Into the views of the least careful there will enter some degree of providence; no man's eyes are fixed entirely on the passing hour; but although we have some anticipation of good health, good weather, wine, active employment, love, and self-approval, the sum of these anticipations does not amount to anything like a general view of life's possibilities and issues; nor are those who cherish them most vividly, at all the most scrupulous of their personal safety. To be deeply interested in the accidents of our existence, to enjoy keenly the mixed texture of human experience, rather leads a man to disregard precautions, and risk his neck against a straw. For surely the love of living is stronger in an Alpine climber roping over a peril, or a hunter riding merrily at a stiff fence, than in a creature who lives upon a diet and walks a measured distance in the interest of his constitution.
Death, we recall, "outdoes all other accidents because it is the last of them"; after that some might say that there are no accidents, only destiny. Yet as we pass middle age and move gently into that good night, we may have prudence and caution as our only bedfellows. We may desist in any acts of generosity and instead devolve into an insular being surviving against the rest of the predatory world. That survival has so casually come to replace life in common parlance among men of science says much about the world that now surrounds us: we have relinquished any hope for salvation and put our efforts into genetic experiments that may prove to be the greatest catastrophe we will have ever wrought upon mankind. Already in Stevenson's age and shortly thereafter there appeared scientists (including this scholar who inspired more than one literary understudy) who felt untouched by God's hand and yearned for a reality they could fashion in the image of our most perfect beast. What you may think of these would-be creators will probably reflect what you think about our ultimate destination – but that is a subject best left to one's own conscience.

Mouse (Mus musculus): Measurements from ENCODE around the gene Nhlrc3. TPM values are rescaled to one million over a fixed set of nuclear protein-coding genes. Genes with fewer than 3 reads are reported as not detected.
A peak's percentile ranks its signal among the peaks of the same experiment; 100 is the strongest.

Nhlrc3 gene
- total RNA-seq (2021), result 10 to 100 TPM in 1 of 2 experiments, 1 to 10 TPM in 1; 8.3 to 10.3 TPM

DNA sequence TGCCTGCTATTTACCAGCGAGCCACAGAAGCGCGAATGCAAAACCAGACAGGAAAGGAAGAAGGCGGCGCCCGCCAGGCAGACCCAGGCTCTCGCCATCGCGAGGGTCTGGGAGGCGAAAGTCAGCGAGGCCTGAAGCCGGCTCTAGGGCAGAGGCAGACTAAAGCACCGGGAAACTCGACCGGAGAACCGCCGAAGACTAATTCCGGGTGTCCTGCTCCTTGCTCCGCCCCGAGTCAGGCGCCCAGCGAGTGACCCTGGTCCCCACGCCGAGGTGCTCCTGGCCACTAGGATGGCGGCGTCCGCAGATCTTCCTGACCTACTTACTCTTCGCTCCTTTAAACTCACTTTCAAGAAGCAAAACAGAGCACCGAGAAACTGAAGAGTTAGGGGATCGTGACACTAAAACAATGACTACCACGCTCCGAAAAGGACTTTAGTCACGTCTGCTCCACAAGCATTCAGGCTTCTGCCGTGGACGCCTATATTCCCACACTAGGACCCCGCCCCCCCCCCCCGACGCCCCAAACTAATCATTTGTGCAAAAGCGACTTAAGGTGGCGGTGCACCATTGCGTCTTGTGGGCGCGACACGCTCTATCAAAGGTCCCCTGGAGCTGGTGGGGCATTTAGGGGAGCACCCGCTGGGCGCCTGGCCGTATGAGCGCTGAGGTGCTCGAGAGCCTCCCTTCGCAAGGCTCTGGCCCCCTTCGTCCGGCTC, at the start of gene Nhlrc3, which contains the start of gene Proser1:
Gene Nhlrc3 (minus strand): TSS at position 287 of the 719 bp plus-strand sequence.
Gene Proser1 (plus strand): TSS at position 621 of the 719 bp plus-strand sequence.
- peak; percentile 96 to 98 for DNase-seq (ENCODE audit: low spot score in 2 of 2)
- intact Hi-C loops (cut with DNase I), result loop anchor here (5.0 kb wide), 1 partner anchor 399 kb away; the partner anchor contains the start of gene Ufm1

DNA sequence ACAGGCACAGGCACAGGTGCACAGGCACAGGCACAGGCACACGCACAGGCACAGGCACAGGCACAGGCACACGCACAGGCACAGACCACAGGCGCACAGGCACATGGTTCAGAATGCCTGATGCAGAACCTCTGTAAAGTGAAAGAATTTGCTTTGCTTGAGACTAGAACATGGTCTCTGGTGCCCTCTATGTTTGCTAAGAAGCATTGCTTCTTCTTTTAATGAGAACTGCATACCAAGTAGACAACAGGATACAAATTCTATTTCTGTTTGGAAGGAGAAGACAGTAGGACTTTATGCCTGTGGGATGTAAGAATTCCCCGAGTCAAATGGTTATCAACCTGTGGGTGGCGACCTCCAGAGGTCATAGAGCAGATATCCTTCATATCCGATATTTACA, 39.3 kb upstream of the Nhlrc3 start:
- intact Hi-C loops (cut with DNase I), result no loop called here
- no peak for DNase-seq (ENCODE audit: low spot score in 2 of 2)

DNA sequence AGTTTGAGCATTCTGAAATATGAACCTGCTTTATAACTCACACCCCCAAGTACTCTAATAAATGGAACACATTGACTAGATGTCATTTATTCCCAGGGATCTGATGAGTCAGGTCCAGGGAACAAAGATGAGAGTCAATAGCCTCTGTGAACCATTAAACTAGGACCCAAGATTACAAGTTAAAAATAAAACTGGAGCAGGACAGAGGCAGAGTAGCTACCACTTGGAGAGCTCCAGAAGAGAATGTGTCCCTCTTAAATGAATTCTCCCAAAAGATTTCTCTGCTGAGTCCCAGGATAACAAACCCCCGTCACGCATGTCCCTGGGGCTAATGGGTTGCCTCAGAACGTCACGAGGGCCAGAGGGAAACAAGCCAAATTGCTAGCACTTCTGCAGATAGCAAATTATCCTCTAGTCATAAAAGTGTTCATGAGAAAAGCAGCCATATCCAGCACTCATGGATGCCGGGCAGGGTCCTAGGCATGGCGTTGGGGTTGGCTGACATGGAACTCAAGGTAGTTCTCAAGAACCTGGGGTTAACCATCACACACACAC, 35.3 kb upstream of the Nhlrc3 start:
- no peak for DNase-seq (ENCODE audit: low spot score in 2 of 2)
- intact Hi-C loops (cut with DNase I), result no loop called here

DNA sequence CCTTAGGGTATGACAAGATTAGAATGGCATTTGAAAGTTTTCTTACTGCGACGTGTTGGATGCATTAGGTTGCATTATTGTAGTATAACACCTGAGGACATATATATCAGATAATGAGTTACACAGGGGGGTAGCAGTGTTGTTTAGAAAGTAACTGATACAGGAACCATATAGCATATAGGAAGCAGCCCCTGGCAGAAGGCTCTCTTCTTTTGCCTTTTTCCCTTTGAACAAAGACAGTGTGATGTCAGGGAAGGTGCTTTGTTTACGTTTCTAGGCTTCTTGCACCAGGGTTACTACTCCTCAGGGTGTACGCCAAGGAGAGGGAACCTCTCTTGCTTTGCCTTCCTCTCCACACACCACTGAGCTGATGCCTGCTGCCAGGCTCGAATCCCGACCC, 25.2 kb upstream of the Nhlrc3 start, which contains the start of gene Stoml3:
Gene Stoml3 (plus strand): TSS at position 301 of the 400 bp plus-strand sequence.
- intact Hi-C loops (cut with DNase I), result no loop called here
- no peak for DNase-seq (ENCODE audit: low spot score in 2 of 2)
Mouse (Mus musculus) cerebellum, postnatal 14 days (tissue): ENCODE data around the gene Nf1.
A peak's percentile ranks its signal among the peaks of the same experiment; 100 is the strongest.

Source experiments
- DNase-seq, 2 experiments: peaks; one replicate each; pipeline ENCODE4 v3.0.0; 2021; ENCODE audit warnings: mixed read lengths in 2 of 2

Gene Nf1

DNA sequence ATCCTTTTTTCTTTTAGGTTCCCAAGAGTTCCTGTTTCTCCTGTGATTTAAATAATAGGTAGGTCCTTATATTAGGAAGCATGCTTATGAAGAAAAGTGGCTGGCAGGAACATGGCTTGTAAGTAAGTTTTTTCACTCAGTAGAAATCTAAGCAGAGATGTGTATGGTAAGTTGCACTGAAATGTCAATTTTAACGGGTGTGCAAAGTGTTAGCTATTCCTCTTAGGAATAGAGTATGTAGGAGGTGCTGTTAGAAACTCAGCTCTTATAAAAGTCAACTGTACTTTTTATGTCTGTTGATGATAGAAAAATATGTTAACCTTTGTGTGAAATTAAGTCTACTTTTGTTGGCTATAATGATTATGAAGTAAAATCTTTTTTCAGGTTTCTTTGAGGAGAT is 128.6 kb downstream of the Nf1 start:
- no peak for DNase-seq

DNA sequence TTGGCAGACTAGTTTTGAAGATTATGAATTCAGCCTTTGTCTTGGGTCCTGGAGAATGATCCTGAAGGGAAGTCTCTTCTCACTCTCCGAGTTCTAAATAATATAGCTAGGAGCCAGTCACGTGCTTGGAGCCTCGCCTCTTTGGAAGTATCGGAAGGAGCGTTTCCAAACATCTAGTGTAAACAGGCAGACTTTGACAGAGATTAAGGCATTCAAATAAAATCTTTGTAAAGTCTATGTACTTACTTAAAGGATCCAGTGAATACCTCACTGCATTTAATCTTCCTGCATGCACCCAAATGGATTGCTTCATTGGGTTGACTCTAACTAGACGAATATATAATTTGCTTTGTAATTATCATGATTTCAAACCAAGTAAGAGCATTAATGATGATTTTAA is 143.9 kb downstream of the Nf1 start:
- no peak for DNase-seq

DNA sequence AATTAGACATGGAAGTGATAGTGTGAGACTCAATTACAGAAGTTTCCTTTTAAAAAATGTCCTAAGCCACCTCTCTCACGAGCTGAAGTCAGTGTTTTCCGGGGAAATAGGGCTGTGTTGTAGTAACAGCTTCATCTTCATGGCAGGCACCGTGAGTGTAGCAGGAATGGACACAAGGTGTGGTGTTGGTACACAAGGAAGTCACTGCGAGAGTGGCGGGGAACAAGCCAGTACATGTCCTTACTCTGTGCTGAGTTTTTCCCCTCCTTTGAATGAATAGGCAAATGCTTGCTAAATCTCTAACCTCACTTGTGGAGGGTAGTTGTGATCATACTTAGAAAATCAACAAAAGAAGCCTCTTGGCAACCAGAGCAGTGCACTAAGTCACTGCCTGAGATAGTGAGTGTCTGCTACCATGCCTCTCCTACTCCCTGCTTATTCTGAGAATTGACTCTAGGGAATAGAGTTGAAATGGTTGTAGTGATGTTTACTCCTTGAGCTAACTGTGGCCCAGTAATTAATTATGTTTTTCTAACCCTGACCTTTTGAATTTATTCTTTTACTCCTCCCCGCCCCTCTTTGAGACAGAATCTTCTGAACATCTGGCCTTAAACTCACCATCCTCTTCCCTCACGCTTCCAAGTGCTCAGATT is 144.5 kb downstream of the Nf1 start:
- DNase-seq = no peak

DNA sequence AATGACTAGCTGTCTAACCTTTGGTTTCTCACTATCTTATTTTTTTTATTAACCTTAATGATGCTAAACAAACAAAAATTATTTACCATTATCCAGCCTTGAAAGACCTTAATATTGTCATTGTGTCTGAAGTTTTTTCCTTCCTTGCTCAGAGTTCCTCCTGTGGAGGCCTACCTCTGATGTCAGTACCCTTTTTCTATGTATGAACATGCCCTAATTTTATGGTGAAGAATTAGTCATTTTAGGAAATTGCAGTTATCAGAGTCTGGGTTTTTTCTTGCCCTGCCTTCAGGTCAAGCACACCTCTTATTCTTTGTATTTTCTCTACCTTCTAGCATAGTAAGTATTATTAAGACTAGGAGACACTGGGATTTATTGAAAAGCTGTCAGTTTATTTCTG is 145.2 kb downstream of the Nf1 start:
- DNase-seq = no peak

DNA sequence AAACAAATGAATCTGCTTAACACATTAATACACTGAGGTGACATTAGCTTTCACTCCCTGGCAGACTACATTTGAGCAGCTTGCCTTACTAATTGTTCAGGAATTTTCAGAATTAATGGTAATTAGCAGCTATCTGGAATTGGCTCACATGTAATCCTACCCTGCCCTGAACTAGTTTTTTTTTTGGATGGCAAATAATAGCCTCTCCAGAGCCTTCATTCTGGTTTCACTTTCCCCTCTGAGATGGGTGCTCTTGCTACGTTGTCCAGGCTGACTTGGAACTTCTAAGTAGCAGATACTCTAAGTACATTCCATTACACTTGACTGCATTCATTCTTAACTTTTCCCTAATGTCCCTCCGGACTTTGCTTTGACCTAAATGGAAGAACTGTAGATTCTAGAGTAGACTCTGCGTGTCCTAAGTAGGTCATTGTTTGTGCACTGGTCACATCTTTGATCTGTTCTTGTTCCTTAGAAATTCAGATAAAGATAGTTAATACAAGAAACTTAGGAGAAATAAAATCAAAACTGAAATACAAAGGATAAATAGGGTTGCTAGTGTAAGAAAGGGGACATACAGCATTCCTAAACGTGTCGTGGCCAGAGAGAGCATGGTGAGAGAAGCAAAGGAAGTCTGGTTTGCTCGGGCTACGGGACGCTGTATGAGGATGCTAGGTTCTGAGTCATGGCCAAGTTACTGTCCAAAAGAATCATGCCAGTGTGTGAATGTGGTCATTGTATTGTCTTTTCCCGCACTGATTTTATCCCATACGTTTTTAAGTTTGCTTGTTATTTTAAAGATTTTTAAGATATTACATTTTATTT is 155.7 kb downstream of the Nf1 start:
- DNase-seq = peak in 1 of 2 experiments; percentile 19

The title of the essay is from a citation by this Roman writer, but applied in anecdote to an English lexicographer and critic whose weighty step still resounds in our best libraries. One may chuckle at the famously elephantine Johnson garbed in three layers of brass, but one should remember where he was at the time: roaming the Scottish highlands, ill of health, and accompanied, as one now imagines always to have been the case, by another Scotsman named Boswell. A model of "intelligence and courage" to expose oneself to such a climate when many a physician had already surmised the end to be near. But for some of us, our beginning is in our end.